3CX Software Supply Chain Attack: How it Started

Aaron Goldstein
Brent Murphy
April 20, 2023

New information has come to light regarding the 3CX supply chain attack. Mandiant, the Google Cloud-associated firm that performed after-action analysis for 3CX, found that the attack originated from an earlier supply chain attack performed on Trading Technologies Inc. The X_TRADER software package appears to be the source of the initial attack, which was then propagated down into the infected update of 3CX, which Todyl originally detected on March 22nd.

What is X_TRADER?

Reportedly discontinued in 2020, the X_TRADER software package, when run, kicked off a backdoor dubbed VEILEDSIGNAL. This, in turn, resulted in a multi-module deployment of DLLs that would implant data, write shellcode, and then self-terminate. It’s important to note the similarities of this attack to the one carried out on 3CX.

Drilling into 3CX: How it happened

Mandiant’s CTO, Charles Carmakal, reported that the attack spread to 3CX when an employee downloaded the malicious X_TRADER, which activated its backdoor and silently took over their system. It then worked its way laterally through 3CX’s network, gaining access to their Electron build environments and inserting its code into the upcoming desktop app update.

This “daisy chain”-style attack is an intriguing one in that the initial supply chain attack on Trading Tech led to an end user getting compromised, which then led to another supply chain attack on 3CX. This is the first time Mandiant has analyzed such an attack.

From Mandiant, here are the associated domains and hashes:

Domains: curvefinances[.]com; pbxphonenetwork[.]com; journalide[.]org; nxmnv[.]site; msedgepackageinfo[.]com; apollo-crypto.org.shilaerc20[.]com
Hashes: ef4ab22e565684424b4142b1294f1f4d; c6441c961dcad0fe127514a918eaabd4; 19dbffec4e359a198daf4ffca1ab9165; 451c23709ecd5a8461ad060f6346930c; 74bc2d0b6680faa1a5a76b27e5479cbc; faea2b01796b80d180399040bb69835; 0eeb1c0133eb4d571178b2d9d14ce3e9; f3d4144860ca10ba60f7ef4d176cc736; e424f4e52d21c3da1b08394b42bc0829; a3ccc48db9eabfed7245ad6e3a5b203f; 8a34adda5b981498234be921f86dfb27; 404b09def6054a281b41d309d809a428; c6441c961dcad0fe127514a918eaabd4; 6727284586ecf528240be21bb6e97f88; 00a43d64f9b5187a1e1f922b99b09b77; 451c23709ecd5a8461ad060f6346930c; 19dbffec4e359a198daf4ffca1ab9165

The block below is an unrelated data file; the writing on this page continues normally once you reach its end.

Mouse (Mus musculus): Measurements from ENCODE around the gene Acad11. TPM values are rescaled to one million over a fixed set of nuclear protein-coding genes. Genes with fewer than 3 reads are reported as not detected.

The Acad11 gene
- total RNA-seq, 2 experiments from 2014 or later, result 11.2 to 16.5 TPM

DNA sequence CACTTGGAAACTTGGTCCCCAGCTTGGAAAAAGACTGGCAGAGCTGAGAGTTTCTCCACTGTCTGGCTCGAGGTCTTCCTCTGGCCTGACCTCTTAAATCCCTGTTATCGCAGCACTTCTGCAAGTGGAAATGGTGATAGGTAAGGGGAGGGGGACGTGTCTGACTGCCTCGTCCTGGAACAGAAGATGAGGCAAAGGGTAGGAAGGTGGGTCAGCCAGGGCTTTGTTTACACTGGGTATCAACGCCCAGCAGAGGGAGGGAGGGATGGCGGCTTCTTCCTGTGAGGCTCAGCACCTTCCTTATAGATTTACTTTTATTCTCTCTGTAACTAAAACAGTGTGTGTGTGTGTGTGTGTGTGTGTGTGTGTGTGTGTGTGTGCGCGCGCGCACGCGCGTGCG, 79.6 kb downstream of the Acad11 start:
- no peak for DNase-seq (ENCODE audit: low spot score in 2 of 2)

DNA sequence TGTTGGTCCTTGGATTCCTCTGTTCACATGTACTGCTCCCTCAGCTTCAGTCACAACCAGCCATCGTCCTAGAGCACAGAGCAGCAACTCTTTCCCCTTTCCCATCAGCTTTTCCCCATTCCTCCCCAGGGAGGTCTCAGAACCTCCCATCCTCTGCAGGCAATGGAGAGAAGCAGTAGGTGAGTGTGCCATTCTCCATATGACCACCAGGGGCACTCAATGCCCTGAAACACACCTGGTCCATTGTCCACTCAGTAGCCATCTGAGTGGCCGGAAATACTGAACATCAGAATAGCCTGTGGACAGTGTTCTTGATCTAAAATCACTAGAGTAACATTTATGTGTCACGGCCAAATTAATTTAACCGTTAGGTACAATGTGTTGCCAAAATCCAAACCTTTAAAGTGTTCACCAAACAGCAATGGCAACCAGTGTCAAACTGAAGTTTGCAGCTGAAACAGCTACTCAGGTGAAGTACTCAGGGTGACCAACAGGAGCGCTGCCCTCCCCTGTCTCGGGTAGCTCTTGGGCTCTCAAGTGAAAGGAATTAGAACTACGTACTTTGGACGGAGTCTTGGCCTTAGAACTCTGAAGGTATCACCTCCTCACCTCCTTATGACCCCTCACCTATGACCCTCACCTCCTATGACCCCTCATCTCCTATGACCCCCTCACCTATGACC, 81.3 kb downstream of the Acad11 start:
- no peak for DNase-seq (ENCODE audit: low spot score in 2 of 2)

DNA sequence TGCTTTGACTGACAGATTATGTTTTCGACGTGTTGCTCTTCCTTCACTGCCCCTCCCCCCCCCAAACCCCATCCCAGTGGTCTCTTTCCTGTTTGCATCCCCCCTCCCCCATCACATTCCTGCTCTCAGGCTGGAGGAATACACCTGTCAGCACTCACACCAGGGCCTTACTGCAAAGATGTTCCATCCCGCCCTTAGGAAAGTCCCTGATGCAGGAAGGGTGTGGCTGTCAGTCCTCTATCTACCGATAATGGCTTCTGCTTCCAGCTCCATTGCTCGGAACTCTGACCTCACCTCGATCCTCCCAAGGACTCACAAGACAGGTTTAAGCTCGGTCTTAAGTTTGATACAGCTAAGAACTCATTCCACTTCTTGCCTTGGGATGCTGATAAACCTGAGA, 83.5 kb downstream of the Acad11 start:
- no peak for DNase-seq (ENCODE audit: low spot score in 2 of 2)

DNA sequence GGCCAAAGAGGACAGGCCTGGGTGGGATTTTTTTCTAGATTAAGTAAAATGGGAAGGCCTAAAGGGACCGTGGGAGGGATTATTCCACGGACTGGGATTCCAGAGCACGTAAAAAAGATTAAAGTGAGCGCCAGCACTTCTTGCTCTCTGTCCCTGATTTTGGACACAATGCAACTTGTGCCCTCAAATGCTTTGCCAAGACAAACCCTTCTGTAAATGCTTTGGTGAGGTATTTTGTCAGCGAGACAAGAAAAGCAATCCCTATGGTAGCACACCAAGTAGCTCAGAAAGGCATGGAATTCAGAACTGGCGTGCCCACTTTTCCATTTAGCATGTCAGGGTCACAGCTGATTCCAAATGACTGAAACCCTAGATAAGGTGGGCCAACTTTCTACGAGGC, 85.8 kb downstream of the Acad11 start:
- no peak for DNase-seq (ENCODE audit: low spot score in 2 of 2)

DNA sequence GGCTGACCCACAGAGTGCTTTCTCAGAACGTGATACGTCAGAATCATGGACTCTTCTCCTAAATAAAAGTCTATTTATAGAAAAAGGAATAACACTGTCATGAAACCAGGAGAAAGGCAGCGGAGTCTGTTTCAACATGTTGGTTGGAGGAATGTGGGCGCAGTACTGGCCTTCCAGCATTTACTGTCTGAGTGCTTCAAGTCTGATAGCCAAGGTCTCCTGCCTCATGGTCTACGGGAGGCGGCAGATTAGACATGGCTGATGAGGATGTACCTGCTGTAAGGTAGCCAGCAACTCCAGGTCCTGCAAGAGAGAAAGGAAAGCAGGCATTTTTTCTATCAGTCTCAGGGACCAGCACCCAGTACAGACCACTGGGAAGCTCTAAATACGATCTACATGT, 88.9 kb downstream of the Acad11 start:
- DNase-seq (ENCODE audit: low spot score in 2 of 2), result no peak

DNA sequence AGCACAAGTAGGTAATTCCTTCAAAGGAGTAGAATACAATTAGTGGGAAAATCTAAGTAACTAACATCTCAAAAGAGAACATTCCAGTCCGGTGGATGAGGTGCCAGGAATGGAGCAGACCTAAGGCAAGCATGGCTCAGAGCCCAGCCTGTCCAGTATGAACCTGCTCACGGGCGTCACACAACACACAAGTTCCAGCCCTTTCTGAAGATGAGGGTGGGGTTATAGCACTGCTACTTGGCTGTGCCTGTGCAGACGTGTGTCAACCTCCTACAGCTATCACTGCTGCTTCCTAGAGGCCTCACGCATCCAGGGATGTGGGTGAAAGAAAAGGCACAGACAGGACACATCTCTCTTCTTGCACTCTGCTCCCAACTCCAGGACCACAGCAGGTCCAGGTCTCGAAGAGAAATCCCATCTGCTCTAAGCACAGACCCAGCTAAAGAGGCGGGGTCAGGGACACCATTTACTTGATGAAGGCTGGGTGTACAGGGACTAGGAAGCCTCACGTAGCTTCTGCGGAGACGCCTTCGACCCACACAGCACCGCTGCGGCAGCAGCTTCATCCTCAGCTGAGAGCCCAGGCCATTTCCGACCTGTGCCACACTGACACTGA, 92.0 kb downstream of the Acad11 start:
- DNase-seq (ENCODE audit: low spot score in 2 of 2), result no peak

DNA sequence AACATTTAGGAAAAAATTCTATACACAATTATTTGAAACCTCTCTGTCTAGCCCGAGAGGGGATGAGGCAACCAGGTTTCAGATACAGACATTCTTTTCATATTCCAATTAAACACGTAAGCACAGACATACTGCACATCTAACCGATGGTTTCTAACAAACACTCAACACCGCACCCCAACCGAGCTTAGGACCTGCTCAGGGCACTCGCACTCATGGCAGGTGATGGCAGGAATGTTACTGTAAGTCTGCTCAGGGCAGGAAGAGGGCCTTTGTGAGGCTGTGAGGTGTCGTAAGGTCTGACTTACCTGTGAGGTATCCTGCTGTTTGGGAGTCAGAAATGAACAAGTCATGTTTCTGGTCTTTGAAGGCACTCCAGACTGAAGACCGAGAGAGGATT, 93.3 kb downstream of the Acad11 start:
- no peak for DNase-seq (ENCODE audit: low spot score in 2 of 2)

How Todyl addresses the attacks

From Todyl’s perspective, the tactics, techniques, and procedures (TTPs) used in the initial attack on Trading Tech were very similar to those used in the 3CX attack. The same DLL injection used in the 3CX attack applies here, as well as the SIGFLIP and SIGLOADER TTPs.

Like with the 3CX attack, the Todyl Platform detects and prevents any malicious activity associated with the attack originating from X_TRADER. We immediately threat-hunted globally and identified several cases of the X_TRADER software being used across our user base. In doing so, we found expired certificates from Trading Tech actively present on the endpoints of Todyl users. We did not, however, find any IOCs on said endpoints. Todyl MXDR has notified and is directly working with those users to remedy the issue. We have also added all associated IOCs to the Todyl platform and performed additional threat hunting to find any IP addresses, domain names, hashes, and certificates associated with the attack.

For now, the MXDR team at Todyl recommends removing this application until additional details are available to help understand the risk associated with this file. If the application is critical to business function, we suggest upgrading to the latest version available. Additionally, we recommend continuing to hunt and block IOCs related to the attack.

We will remain vigilant as any new information arises over the coming days. Our Research and Detection Engineering teams are continuing to monitor for similar IOCs are there are likely other companies impacted by these attacks.

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Additional reading

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